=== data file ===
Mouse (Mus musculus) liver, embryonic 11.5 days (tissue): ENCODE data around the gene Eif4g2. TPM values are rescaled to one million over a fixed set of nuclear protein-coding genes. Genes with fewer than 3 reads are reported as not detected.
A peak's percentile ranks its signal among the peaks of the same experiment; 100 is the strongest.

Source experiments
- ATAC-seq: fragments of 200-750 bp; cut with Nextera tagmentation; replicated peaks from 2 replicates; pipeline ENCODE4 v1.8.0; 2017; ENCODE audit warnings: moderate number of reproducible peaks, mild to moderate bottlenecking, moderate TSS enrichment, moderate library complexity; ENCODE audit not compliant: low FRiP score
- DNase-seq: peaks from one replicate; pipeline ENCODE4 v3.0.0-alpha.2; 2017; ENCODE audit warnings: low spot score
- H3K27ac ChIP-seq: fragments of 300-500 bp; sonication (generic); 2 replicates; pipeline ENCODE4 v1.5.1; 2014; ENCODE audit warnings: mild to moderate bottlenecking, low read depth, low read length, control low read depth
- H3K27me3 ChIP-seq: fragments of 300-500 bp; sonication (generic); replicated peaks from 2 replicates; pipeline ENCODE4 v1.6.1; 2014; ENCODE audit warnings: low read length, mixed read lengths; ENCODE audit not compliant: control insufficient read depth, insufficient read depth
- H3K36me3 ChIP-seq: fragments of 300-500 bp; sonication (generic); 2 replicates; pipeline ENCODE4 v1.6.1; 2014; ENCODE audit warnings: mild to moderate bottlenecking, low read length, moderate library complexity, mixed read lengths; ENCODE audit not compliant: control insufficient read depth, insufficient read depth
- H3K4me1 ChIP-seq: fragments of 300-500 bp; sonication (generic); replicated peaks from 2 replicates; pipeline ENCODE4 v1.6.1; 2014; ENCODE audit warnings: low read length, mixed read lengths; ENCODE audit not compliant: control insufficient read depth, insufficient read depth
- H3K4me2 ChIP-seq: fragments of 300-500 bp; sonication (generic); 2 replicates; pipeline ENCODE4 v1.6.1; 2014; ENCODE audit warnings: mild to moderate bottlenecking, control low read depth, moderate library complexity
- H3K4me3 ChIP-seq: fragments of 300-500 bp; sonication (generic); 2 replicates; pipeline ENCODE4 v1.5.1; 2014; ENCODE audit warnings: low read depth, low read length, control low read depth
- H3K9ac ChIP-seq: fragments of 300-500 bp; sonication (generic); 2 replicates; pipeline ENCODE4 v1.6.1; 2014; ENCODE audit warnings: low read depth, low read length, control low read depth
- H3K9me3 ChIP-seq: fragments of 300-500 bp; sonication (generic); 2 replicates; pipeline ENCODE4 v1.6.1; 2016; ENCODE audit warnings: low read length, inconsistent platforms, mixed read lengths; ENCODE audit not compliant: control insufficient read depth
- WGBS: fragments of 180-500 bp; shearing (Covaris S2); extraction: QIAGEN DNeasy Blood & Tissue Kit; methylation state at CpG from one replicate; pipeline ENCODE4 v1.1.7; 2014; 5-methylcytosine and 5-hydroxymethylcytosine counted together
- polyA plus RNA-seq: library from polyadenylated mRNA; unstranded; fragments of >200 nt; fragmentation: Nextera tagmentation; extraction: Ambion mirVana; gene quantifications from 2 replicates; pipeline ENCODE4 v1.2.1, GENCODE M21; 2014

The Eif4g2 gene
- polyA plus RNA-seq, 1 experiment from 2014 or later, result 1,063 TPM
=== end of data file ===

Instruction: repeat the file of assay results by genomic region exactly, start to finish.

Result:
Mouse (Mus musculus) liver, embryonic 11.5 days (tissue): ENCODE data around the gene Eif4g2. TPM values are rescaled to one million over a fixed set of nuclear protein-coding genes. Genes with fewer than 3 reads are reported as not detected.
A peak's percentile ranks its signal among the peaks of the same experiment; 100 is the strongest.

Source experiments
- ATAC-seq: fragments of 200-750 bp; cut with Nextera tagmentation; replicated peaks from 2 replicates; pipeline ENCODE4 v1.8.0; 2017; ENCODE audit warnings: moderate number of reproducible peaks, mild to moderate bottlenecking, moderate TSS enrichment, moderate library complexity; ENCODE audit not compliant: low FRiP score
- DNase-seq: peaks from one replicate; pipeline ENCODE4 v3.0.0-alpha.2; 2017; ENCODE audit warnings: low spot score
- H3K27ac ChIP-seq: fragments of 300-500 bp; sonication (generic); 2 replicates; pipeline ENCODE4 v1.5.1; 2014; ENCODE audit warnings: mild to moderate bottlenecking, low read depth, low read length, control low read depth
- H3K27me3 ChIP-seq: fragments of 300-500 bp; sonication (generic); replicated peaks from 2 replicates; pipeline ENCODE4 v1.6.1; 2014; ENCODE audit warnings: low read length, mixed read lengths; ENCODE audit not compliant: control insufficient read depth, insufficient read depth
- H3K36me3 ChIP-seq: fragments of 300-500 bp; sonication (generic); 2 replicates; pipeline ENCODE4 v1.6.1; 2014; ENCODE audit warnings: mild to moderate bottlenecking, low read length, moderate library complexity, mixed read lengths; ENCODE audit not compliant: control insufficient read depth, insufficient read depth
- H3K4me1 ChIP-seq: fragments of 300-500 bp; sonication (generic); replicated peaks from 2 replicates; pipeline ENCODE4 v1.6.1; 2014; ENCODE audit warnings: low read length, mixed read lengths; ENCODE audit not compliant: control insufficient read depth, insufficient read depth
- H3K4me2 ChIP-seq: fragments of 300-500 bp; sonication (generic); 2 replicates; pipeline ENCODE4 v1.6.1; 2014; ENCODE audit warnings: mild to moderate bottlenecking, control low read depth, moderate library complexity
- H3K4me3 ChIP-seq: fragments of 300-500 bp; sonication (generic); 2 replicates; pipeline ENCODE4 v1.5.1; 2014; ENCODE audit warnings: low read depth, low read length, control low read depth
- H3K9ac ChIP-seq: fragments of 300-500 bp; sonication (generic); 2 replicates; pipeline ENCODE4 v1.6.1; 2014; ENCODE audit warnings: low read depth, low read length, control low read depth
- H3K9me3 ChIP-seq: fragments of 300-500 bp; sonication (generic); 2 replicates; pipeline ENCODE4 v1.6.1; 2016; ENCODE audit warnings: low read length, inconsistent platforms, mixed read lengths; ENCODE audit not compliant: control insufficient read depth
- WGBS: fragments of 180-500 bp; shearing (Covaris S2); extraction: QIAGEN DNeasy Blood & Tissue Kit; methylation state at CpG from one replicate; pipeline ENCODE4 v1.1.7; 2014; 5-methylcytosine and 5-hydroxymethylcytosine counted together
- polyA plus RNA-seq: library from polyadenylated mRNA; unstranded; fragments of >200 nt; fragmentation: Nextera tagmentation; extraction: Ambion mirVana; gene quantifications from 2 replicates; pipeline ENCODE4 v1.2.1, GENCODE M21; 2014

The Eif4g2 gene
- polyA plus RNA-seq, 1 experiment from 2014 or later, result 1,063 TPM